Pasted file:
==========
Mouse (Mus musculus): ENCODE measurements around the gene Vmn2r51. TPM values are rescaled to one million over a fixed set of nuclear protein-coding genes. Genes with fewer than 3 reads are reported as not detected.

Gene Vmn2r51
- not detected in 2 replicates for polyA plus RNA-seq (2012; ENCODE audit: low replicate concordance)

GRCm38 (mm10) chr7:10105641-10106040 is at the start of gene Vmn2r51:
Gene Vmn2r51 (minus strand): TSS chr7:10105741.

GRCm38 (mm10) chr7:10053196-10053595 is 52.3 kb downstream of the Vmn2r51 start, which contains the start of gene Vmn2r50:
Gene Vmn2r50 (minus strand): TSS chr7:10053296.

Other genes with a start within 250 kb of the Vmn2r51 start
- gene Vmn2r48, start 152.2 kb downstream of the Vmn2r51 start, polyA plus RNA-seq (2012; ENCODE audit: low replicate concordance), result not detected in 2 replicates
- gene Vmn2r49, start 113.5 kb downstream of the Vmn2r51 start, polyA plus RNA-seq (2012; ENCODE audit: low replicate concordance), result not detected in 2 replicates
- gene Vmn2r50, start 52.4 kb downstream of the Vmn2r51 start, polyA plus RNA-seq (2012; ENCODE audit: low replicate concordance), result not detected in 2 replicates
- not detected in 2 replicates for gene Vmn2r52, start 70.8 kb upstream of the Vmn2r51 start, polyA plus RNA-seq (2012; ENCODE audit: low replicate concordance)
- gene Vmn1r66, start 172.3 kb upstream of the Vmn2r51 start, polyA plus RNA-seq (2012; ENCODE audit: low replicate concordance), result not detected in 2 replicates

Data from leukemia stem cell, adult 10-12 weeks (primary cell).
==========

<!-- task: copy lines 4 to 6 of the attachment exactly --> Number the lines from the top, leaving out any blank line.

GRCm38 (mm10) chr7:10105641-10106040 is at the start of gene Vmn2r51:
Gene Vmn2r51 (minus strand): TSS chr7:10105741.

GRCm38 (mm10) chr7:10053196-10053595 is 52.3 kb downstream of the Vmn2r51 start, which contains the start of gene Vmn2r50: